22. 22. Contrast Enhanced Ultrasound • A contrast agent consisting of a stabilized aqueous suspension of Sulfur hexafluoride microbubbles with a phospholipidic shell. • A dose of 2.4 mL of contrast medium is rapidly administered through an antecubital vein, immediately followed by a 10-mL flush of saline solution (0.9% NaCl) and examination of suspected renal pseudotumor perfusion is evaluated in real time. • Microbubble rupture with high-acoustic pressure pulse was used to evaluate their refilling in order to evaluate reperfusion of suspected pseudotumor in comparison with corticomedullary tissue.
  23. 23. Contrast-enhanced Doppler ultrasonography • cost-effective • noninvasive imaging • Can be used for follow up • no risk of nephrotoxicity • minimally invasive • lacks radiation burden Paspulati RM, Bhatt S. Sonography in benign and malignant renal masses. Ultrasound Clinics. 2006 Jan 31;1(1):25-41.
  24. 24. Common types of developmental Pseudotumours
  25. 25. Persistent fetal lobulation • Kidney during embryonic life shows lobar development comprising of multiple individual lobes that fuse together.a • These areas of fusion are marked by indentation on the cortex of kidney that usually disappear by the age of 5 years resulting in an adult kidney with smooth appearing surface. b • Each fetal lobe is made up of a medullary pyramid surrounded by cortex on all sides and drained by a single calyx. a. Hodson J: The lobar structure of the kidney. Br J Urol 44:246-261, 1972 b. Friedland GW, Devries PA, Nino-Murcia M, et al: Congenital anomalies of the urinary tract. Anomolies in structure, in Pollack HM (ed): Clinical Urography. Philadelphia, Saunders, 1990, pp 638-64.9
  26. 26. Persistent fetal lobulation • It is a normal variant seen occasionally in adult kidneys. • It occurs when there is incomplete fusion of the developing renal lobules. • It is often seen on ultrasound, CT or MRI as smooth indentations of the renal outline in between the renal pyramids. Patriquin H, Lefaivre JF, Lafortune M, Russo P, Boisvert J. Fetal lobation. An anatomo- ultrasonographic correlation. Journal of ultrasound in medicine. 1990 Apr 1;9(4):191-7.
  27. 27. Completion of the smoothing follows during childhood by the increase in volume of the connective tissue and the increase in size of the nephrons without any change in their number 1.Renal medulla 2.Calix minor 3.Renal cortex Patriquin H, Lefaivre JF, Lafortune M, Russo P, Boisvert J. Fetal lobation. An anatomo- ultrasonographic correlation. Journal of ultrasound in medicine. 1990 Apr 1;9(4):191-7.
  28. 28. BEEF KIDNEY
  29. 29. Prominent Column of Bertin • A column of Bertin is the extension of renal cortical tissue which separates the pyramids, and as such are normal structures. They become of radiographic importance when they are unusually enlarged and may be mistaken for a renal mass. • Ideally, the term hypertrophied column of Bertin or prominent column of Bertin should be used to avoid confusion. • Hypertrophied cortical tissue may appear as an isohyperechoic to mildly hyperechoic “mass” on US that is usually perpendicular to the renal capsule with a smooth margin mimicking a renal neoplasm.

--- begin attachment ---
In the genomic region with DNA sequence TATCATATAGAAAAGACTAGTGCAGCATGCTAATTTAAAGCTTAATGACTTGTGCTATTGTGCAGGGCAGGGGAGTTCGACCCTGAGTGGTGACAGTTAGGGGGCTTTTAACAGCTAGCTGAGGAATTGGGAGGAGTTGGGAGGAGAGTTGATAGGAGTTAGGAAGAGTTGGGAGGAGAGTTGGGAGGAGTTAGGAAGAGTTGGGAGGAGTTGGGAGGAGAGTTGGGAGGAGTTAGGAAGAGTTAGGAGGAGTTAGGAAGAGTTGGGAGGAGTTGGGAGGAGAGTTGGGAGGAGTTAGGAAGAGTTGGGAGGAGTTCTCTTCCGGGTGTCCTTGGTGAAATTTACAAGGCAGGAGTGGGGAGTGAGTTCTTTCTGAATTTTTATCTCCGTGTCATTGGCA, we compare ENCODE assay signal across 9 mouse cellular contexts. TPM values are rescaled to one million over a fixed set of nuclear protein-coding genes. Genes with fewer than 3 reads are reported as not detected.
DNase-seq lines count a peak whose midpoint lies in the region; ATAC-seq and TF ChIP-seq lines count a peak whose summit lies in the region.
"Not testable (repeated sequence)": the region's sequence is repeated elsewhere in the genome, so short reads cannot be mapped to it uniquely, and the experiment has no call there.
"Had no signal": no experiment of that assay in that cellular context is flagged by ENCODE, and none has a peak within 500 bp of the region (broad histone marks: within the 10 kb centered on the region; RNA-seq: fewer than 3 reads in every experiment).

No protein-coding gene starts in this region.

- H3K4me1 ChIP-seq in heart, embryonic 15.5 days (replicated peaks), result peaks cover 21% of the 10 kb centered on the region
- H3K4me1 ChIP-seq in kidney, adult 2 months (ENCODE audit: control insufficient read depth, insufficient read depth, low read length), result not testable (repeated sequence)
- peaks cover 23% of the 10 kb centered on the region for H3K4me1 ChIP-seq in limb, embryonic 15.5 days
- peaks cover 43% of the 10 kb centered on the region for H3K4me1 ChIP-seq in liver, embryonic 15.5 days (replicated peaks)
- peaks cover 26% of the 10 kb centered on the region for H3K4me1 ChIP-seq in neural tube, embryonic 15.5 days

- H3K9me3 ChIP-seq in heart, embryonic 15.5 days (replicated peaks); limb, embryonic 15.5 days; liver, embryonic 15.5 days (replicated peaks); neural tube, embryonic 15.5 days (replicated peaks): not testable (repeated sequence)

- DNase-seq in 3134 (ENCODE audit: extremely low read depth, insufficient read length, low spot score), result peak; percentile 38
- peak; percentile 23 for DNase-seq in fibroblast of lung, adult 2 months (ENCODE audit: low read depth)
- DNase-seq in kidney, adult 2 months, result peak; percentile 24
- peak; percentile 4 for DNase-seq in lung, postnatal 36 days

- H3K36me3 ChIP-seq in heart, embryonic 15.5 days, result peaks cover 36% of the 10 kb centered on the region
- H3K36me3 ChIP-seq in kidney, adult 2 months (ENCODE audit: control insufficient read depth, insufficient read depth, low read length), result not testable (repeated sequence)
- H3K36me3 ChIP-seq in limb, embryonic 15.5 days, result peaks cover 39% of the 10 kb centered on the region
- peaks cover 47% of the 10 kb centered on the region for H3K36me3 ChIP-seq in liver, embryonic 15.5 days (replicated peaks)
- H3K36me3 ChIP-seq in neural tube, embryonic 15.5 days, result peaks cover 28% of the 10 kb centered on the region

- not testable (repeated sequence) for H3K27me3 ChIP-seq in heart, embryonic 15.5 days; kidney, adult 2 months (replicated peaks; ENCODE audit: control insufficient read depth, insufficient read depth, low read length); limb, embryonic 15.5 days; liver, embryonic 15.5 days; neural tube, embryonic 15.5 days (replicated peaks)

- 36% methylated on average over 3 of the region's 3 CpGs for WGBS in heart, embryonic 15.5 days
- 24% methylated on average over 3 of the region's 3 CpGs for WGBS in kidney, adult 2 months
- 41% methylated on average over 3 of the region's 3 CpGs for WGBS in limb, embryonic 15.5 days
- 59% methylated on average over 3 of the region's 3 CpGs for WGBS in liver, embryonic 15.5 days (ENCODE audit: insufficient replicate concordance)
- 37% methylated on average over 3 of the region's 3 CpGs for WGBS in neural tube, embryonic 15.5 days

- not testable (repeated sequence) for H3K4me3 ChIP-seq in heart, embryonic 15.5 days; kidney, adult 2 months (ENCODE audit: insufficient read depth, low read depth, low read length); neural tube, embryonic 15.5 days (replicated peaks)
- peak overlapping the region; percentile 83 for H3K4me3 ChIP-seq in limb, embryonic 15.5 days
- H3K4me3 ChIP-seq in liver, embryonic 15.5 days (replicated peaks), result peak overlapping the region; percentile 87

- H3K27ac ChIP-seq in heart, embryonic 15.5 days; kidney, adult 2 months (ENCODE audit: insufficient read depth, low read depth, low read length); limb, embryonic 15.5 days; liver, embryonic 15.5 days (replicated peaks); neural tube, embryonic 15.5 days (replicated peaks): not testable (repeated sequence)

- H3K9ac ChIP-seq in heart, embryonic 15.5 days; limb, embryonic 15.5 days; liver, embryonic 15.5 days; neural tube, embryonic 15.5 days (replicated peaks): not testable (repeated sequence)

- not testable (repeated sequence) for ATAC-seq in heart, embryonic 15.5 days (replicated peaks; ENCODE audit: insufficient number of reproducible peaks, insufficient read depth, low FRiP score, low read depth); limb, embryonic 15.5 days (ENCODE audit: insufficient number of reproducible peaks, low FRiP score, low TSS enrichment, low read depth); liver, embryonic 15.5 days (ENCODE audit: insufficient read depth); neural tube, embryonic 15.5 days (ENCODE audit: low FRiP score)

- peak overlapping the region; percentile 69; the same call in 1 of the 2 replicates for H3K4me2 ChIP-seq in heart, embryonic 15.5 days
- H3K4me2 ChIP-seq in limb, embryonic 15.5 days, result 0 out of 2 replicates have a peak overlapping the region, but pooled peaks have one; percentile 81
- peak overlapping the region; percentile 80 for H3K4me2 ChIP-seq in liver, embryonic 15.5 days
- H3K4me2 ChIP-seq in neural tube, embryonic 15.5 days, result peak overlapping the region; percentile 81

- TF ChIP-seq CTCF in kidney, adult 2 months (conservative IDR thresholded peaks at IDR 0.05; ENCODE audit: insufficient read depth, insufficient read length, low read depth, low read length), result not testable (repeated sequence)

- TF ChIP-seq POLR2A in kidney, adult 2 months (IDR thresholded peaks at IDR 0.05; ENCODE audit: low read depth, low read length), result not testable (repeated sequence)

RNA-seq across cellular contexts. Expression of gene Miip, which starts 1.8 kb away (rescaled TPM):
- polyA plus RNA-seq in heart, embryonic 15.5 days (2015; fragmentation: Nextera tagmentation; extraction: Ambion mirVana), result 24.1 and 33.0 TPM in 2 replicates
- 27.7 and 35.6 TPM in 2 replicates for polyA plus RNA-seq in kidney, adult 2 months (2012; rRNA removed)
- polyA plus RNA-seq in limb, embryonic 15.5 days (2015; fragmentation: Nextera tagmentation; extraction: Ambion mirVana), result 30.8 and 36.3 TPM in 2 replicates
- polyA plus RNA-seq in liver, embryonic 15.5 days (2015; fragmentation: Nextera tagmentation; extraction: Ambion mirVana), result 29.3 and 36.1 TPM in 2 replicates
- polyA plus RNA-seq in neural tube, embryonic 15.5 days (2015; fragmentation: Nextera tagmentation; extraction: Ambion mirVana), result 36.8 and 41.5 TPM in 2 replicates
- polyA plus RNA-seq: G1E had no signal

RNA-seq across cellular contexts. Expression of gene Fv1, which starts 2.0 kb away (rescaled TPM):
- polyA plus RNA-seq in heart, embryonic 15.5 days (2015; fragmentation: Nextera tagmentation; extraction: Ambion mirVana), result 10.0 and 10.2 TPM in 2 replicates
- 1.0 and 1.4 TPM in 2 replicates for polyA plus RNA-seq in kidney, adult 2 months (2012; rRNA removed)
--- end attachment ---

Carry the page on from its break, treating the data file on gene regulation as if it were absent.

30. 30. Dromedary Hump • These are prominent focal bulges on the lateral border of the left kidney. • They are normal variants of the renal contour due to splenic impression onto the superolateral left kidney. • A dromedary hump must have the same radiological features as the adjacent cortex, whatever the modality. • Named after the dromedary camel which is a well known member of the camel family that has a single hump.
  31. 31. Wild Australian Dromedary Camel
  32. 32. Cross-fused renal ectopia • Crossed fused renal ectopia essentially refers to an anomaly where the kidneys are fused and located on the same side of the midline.
  33. 33. Renal Hilar Lip • A rare developmental anomaly of the kidney caused by an infolding of the cortex at the level of the renal sinus and appears thicker resembling a mass.
  34. 34. Splenorenal fusion • Splenorenal fusion refers to the presence of heterotopic splenic tissue in the renal capsule. • It may arise as a developmental anomaly secondary to the fusion of nephrogenic mesoderm and splenic anlage in the second month of gestation. • It may also be secondarily acquired as a result of splenosis after trauma or splenectomy, and the presence of a renal mass in such patients should raise the suspicion of splenosis.
  35. 35. Learning Points • Renal Pseudotumors include some of uncommon anatomic variations that mimic focal renal lesion on ultrasonography. • Radiologist can make potential errors during image interpretation of renal pseudotumours especially on conventional and power Doppler ultrasound scan.
  36. 36. Learning Points • To reach a secure diagnosis, a cross sectional imaging such as CT or MRI should be done. • Contrast enhanced ultrasound (CEUS), where available can be a credible alternative to these imaging. • A high index of suspicion for renal Pseudotumors may help avoid unnecessary additional interventions.
  37. 37. Have a good day…….!